The title of this webinar is Big Architecture. It shows our aim to rethink architecture in the light of big history. But what does “big” mean here? Big history sees everything beyond humans and Earth. So here the presenter focuses on nonhuman and space architectures and then tries to find hints for sustainability from them. We may be required to give a chance to fundamentally rethink and shed a new light on a fundamental question: why humans and other animals build something for living on earth.
University of Amsterdam, Netherlands
Conspicuous and/or sustainable building?
Humans are remarkable builders. Many of their buildings are special, but, perhaps surprisingly, not because humans use a lot of construction techniques that no other animal uses, or because they build much larger or more artistic structures than any other animal does. Human building is exceptional because in many situations, people combine building strategies that no other animal combines. They build in order to protect and organize their colonies, while using as little energy and materials as possible, like eusocial animals do. At the same time, they spend a lot of resources on aspects of building that help them to stand out from other members of their species, like artistic creatures such as bowerbirds do.
How did humans manage to combine these strategies, that are in a way at odds with each other, throughout their history?
This question is not just relevant for architectural history, but also for the future of building in a world characterized by dwindling resources. In such a world, it is useful to understand how our inclination to spend a lot of resources on certain aspects of building developed. It is even more useful to understand how that inclination developed in relation to ways to build while using as little energy and materials as possible. After all, such an understanding might help us develop less resource consuming and more sustainable building practices.
In order to address this question, the development of architectural traditions in both the eastern and western worlds will be explored. The differences and similarities between these traditions will contain lessons that are important for the future of sustainable building.
Beijing University of Civil Engineering and Architecture, China
Traditional Chinese Construction Concepts for Sustainability:
Lessons for Today
Ideological concepts play an important role in sustainable developments in a society. An influential ideology with ecological insights are likely to contribute to building a sustainable city and society. On the contrary, a social climate which lacks ecological concern may have devastating consequences for the society.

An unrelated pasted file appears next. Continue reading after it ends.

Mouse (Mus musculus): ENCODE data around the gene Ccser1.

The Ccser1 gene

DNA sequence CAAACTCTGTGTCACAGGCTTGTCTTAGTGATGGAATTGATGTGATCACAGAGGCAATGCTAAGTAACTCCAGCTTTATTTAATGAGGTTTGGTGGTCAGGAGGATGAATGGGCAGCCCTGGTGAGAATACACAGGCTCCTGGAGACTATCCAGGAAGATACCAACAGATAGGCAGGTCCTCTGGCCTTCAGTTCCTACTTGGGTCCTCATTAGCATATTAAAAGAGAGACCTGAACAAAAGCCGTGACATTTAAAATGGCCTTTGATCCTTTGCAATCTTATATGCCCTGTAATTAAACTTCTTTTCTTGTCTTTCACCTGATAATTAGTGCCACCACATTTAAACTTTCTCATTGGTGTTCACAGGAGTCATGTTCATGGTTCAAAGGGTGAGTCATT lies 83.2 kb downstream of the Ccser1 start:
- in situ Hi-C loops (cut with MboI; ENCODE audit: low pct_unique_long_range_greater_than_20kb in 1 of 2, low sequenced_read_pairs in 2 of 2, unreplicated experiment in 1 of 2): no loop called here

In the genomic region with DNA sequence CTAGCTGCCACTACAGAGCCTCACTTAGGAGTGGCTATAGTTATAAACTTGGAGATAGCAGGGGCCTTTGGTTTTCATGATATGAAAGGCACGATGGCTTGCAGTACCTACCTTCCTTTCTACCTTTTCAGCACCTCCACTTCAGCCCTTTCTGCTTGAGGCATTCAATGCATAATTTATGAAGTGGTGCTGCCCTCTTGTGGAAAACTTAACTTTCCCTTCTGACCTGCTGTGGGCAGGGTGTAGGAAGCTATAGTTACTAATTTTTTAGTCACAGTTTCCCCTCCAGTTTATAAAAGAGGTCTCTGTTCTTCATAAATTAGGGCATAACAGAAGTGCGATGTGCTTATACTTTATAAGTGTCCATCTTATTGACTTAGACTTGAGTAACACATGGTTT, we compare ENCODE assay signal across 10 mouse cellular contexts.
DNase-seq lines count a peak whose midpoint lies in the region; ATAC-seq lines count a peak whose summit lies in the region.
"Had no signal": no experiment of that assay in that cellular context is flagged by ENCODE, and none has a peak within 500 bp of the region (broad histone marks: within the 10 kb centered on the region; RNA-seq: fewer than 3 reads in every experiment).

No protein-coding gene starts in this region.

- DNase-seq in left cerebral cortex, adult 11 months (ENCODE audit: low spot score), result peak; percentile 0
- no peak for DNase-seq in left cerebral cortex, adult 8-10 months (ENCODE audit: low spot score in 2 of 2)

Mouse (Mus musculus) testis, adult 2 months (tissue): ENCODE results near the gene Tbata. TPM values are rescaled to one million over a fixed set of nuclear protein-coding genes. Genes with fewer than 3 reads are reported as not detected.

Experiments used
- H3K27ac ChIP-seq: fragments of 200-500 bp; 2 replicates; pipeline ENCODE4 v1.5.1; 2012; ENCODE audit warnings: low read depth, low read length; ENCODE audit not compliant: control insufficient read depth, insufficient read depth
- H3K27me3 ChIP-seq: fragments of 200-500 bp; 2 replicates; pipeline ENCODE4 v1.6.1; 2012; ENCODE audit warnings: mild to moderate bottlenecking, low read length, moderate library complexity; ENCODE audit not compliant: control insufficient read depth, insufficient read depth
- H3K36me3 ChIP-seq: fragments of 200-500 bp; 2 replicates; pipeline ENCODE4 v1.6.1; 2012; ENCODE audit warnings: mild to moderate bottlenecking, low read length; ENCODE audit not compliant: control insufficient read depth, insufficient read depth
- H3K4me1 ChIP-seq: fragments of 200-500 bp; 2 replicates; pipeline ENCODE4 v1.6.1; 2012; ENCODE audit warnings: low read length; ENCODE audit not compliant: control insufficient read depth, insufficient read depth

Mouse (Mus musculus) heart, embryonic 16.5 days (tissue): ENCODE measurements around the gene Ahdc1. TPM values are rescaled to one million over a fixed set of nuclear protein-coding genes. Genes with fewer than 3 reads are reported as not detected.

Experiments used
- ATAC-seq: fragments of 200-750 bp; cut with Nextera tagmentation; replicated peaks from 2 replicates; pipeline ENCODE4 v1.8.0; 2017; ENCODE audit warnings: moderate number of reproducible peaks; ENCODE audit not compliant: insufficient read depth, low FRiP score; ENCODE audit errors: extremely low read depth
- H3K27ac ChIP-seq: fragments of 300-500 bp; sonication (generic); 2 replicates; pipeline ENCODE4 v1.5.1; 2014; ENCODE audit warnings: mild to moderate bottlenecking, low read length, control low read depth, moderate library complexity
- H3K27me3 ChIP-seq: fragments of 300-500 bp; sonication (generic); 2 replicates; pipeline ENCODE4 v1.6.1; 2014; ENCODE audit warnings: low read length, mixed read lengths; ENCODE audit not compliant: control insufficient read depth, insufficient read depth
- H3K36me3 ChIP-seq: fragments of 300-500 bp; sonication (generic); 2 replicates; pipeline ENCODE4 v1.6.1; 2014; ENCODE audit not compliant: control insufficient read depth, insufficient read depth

Chinese civilization has drawn lessons from a very long historical evolution. It can be observed that the civilization center shifted several times in Chinese primitive society; and each time the shifts followed an environmental collapse at the former site. This talk will discuss the ideological concepts on architecture, landscape and urban design in traditional Chinese society profoundly derived from the ecological and culture backgrounds of its origin.
Chinese ideology pursues the harmony between humankind and nature. The ideals of modesty and humbleness were essential elements in sustaining the society in China. The concepts’ impact on architectural and urban design in China include restriction of large-scale constructions, depressing development of high-rise buildings and so on. These concepts acted as a safety valve to avoid extreme environmental and social collapse. And Chinese also strove to achieve a poetic dwelling integrated into the nature by garden design.
This talk will analyze the ecological background of the formation and development of Chinese concepts and examine how these values influenced architecture, landscape and urban design in different periods of Chinese history. It attempts to discuss the ecological insights behind these Chinese design concepts and their ideological and cultural significance for the development strategy of building healthy and sustainable cities and society today.
Villanova University, USA
Following Lowell’s comments about the presentations, Charlotte will welcome questions and brief comments from everyone in attendance.